“Refuse could be left in the tenant’s delivery cupboard for collection by the estate porters; this cupboard would be provided, in most cases, near to the flat entrance door. It would be designed with doors both internally and externally (controlled with suitable locking devices); these two-way doors would facilitate trade deliveries and the occasional dry refuse collection when tenants are not at home.”
Chamberlin, Powell & Bon, Architects “Barbican Redevelopment” April 1959
Apart from your letterbox, you should have one or two hatches outside the entrance door of your flat, usually as part of the entrance structure. If you have two, one was intended for deliveries such as milk, bread and groceries; and the other was meant to be used for dry rubbish (the wet stuff being destined for the Garchey).
If yours is a hatch which goes straight through without a bend (so that a small burglar could squeeze through) have a bar installed. I once got burgled that way. You should consider additional security to these access doors in any event. The local Crime Prevention Officer can advice you.
Special deliveries can be made to the porters’ offices or the car park attendants and collected later.
Some storage was generally provided inside each flat when it was built, according to the needs of flats of different sizes. This is what Chamberlin, Powell & Bon, said about it in their April 1959 report:
“Inside each flat the following storage has been generally provided, according to the needs of flats of different sizes.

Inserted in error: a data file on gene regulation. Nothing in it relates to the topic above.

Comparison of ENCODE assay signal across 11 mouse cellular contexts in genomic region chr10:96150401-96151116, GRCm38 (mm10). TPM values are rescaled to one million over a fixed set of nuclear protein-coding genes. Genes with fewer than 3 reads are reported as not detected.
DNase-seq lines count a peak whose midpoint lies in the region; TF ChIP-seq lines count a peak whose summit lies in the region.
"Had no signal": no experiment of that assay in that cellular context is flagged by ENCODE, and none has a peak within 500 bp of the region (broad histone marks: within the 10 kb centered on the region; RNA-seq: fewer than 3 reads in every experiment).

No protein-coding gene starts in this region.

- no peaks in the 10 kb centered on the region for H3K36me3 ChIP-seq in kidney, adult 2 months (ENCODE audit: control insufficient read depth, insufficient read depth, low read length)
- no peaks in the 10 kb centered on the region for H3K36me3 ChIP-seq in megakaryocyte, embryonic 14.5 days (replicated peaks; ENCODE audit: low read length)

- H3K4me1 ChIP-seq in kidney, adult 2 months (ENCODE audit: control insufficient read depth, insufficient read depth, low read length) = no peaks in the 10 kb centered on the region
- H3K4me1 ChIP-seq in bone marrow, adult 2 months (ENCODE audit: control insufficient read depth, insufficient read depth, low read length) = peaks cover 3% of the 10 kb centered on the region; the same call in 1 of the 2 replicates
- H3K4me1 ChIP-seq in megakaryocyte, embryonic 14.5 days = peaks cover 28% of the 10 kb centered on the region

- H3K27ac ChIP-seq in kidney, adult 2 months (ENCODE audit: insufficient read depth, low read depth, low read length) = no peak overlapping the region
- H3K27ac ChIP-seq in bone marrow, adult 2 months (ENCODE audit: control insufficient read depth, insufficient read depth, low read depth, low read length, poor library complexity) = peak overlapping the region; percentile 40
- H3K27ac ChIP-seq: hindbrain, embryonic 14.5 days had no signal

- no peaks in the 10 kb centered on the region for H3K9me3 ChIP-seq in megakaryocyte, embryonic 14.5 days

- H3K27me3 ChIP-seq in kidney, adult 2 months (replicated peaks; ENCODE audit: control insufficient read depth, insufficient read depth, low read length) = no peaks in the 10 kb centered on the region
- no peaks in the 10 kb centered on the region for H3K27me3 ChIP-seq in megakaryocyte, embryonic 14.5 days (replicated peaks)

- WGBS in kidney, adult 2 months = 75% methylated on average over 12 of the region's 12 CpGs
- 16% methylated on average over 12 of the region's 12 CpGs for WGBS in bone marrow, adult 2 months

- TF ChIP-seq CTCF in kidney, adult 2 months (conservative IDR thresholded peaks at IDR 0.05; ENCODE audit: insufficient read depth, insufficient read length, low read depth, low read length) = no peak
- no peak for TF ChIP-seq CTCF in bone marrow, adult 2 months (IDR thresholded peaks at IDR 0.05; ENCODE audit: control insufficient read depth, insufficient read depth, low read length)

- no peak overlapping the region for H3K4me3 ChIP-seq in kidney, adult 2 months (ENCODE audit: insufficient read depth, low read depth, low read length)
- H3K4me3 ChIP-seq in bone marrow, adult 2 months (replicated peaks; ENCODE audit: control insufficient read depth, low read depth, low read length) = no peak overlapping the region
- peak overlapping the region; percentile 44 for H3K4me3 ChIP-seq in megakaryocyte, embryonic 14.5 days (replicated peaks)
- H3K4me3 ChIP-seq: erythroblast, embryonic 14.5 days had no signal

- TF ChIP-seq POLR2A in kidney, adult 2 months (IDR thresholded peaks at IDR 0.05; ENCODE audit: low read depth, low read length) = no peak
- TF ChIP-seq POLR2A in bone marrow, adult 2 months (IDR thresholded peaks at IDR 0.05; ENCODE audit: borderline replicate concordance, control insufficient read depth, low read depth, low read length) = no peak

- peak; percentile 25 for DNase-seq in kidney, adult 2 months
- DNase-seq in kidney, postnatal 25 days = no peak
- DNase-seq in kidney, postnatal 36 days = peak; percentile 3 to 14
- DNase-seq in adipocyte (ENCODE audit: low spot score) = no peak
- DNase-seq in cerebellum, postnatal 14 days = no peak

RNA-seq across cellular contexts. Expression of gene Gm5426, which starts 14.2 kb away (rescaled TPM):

- A linen cupboard with adjustable shelves, either separate or combined with an airing cupboard, which is adjacent to the 30 gallon water storage heater.
- Household equipment, such as vacuum cleaners, cleaning materials, ironing boards have a separate cupboard with shelves and racks.
- Cupboards the clothing in use, overcoats, raincoats, outdoor shoes are provided with rails and racks in a space near the entrance, and personal clothing is stored in separate cupboards in or near the bedrooms.”
This is Chamberlin, Powell & Bon again in their April 1959 report:
“Adequate storage is all too rarely found in modern flats. It is particularly important that flats of the standard envisaged should have sufficient storage of the right kind for all the tenants’ belongings, with the exception of the large objects which are only required occasionally, such as boxes, trunks, and cases. To provide for these there are a number of large public lock-up stores, as well as smaller individual stores, which tenants may hire in the basement areas.”
I guess that the idea of a large public lock-up for boxes and trunks (as if for boys on their first day back at boarding school) was dropped before construction of the estate.